I had the wonderful privilege to listen to both of the talks that Father Timothy Radcliffe, O.P. gave at the College this month. In addition to being an incredibly warm and welcoming person, he is a tremendous speaker, with the innate talent to captivate his audience.
Father Radcliffe has the unique and enviable ability to weave hilarious anecdotes throughout a serious discussion on God and religion in modern culture and classrooms. This manner of speaking draws the audience in, and he certainly had the rapt attention of every person in the room.
In addition to his astonishing speaking skills, the content of those speeches is far more moving than the way in which the information is being delivered. Father Radcliffe’s talk titled “Teaching as an Act of Friendship”, struck a chord with me. This talk focused on how important it is for professors to form bonds with their students and teach them as equals, and create an atmosphere where the student does not feel as if they are lesser than the professor, but a friend on a journey with a skilled guide. For me, a very recent graduate of the College, this proclamation resembled the experience I had at Albertus with my professors. The atmosphere and learning conditions were such that I was never afraid to ask questions, challenge or debate on the material we we’re engaging.
After Father Radcliffe’s talk, a panel of faculty, including Dr. Deborah Frattini, director of the academic development center and associate professor, Dr. Patty Compagnone-Post, associate professor, Dr. Jeremiah Coffey, chair of the department of philosophy and religion, and Dr. Robert Bourgeois, assistant professor and director of the global studies program, had a chance to respond to the talk. These responses were remarkable, for they each addressed the challenges of teaching religion or teaching alongside religion, currently, but they also discussed how, as professors they try to make lasting connections with their students and engage them not only with the material they are learning, but how and where that material fits into the big picture of the students’ lives. Dr. Frattini gave an inspiring and moving response of the challenges of teaching modern students but also spoke of the great rewards of such work, a sentiment that was wholeheartedly in line with the lecture of Father Radcliffe.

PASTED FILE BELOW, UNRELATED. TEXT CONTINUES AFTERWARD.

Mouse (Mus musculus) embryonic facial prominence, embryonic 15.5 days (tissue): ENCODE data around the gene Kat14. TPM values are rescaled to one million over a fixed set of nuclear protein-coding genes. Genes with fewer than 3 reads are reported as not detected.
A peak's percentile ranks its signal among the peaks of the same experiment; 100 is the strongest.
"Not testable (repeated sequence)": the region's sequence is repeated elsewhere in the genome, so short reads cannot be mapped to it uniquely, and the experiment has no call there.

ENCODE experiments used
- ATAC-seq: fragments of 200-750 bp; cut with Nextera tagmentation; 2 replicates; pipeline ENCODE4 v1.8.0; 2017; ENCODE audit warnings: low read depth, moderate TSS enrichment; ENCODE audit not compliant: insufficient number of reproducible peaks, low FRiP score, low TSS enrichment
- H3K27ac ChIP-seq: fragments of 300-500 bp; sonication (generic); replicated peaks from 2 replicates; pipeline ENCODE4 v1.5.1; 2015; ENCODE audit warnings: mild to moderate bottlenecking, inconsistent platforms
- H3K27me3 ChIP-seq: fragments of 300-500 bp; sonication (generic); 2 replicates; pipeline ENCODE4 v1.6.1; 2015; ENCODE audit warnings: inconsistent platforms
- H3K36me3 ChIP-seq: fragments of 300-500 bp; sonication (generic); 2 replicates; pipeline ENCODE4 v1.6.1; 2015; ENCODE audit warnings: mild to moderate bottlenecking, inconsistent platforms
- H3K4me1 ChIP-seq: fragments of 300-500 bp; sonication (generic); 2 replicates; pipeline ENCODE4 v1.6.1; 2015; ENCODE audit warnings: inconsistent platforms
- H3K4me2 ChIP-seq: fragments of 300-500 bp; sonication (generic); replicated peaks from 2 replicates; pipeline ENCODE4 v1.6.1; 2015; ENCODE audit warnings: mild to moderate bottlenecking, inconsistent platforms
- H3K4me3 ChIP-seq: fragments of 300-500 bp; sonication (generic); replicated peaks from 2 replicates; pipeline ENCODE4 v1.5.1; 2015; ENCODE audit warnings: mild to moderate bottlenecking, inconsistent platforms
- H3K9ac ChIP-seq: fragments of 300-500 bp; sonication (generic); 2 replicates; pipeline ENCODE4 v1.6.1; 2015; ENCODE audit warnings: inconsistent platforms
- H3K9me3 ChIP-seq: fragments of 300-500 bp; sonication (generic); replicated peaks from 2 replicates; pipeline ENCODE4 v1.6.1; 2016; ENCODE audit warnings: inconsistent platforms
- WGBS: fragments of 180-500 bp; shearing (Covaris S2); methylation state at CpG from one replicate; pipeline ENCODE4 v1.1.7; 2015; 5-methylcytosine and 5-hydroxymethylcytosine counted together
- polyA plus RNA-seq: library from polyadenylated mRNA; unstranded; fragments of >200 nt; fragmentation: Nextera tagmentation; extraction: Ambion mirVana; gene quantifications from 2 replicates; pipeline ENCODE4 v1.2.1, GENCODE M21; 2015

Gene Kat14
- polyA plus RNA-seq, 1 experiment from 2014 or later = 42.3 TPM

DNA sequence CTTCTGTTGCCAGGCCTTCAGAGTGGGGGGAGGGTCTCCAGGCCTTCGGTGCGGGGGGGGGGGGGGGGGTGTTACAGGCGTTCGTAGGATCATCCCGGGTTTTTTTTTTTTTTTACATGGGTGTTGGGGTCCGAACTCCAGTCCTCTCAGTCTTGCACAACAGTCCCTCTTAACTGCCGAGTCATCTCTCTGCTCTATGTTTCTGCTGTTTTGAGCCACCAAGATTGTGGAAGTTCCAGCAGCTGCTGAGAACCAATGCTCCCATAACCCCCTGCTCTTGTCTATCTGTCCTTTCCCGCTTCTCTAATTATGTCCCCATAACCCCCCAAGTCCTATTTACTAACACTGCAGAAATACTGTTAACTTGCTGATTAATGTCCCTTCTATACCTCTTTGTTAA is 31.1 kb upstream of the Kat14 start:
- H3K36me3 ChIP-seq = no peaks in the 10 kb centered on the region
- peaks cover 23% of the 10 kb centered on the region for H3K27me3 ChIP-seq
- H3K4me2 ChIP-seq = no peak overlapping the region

After two days of listening to Father Timothy Radcliffe, O.P., and particularly after hearing his lecture on teaching, the faculty panel’s response and Father Radcliffe’s discussion afterwards, I realized how lucky I am to have attended Albertus Magnus College and received this amazing liberal arts and Dominican education. This is a place where students and professors alike can work and learn together as the guide and the guided, not the all-knowing and know-nothing that is often found in so many other universities.
I would like to thank Father Timothy Radcliffe for coming to speak at the College, Sr. Anne Kilbride, O.P. and President Julia M. McNamara for organizing this Aquinas Lecture Series, through the generosity of the Marie Louise Bianchi ’31 Fund. Also I would like to thank Albertus Magnus College for always ‘seeking truth in all its dimensions’ and providing its students with faculty that truly does see teaching as an act of friendship.
Liz McGarry ’14, hails from North Haven, CT and graduated this spring with a bachelor’s in Marketing. In the Fall Liz will be attending Richmond, The American International University in London to pursue a master of arts in Advertising and Public Relations.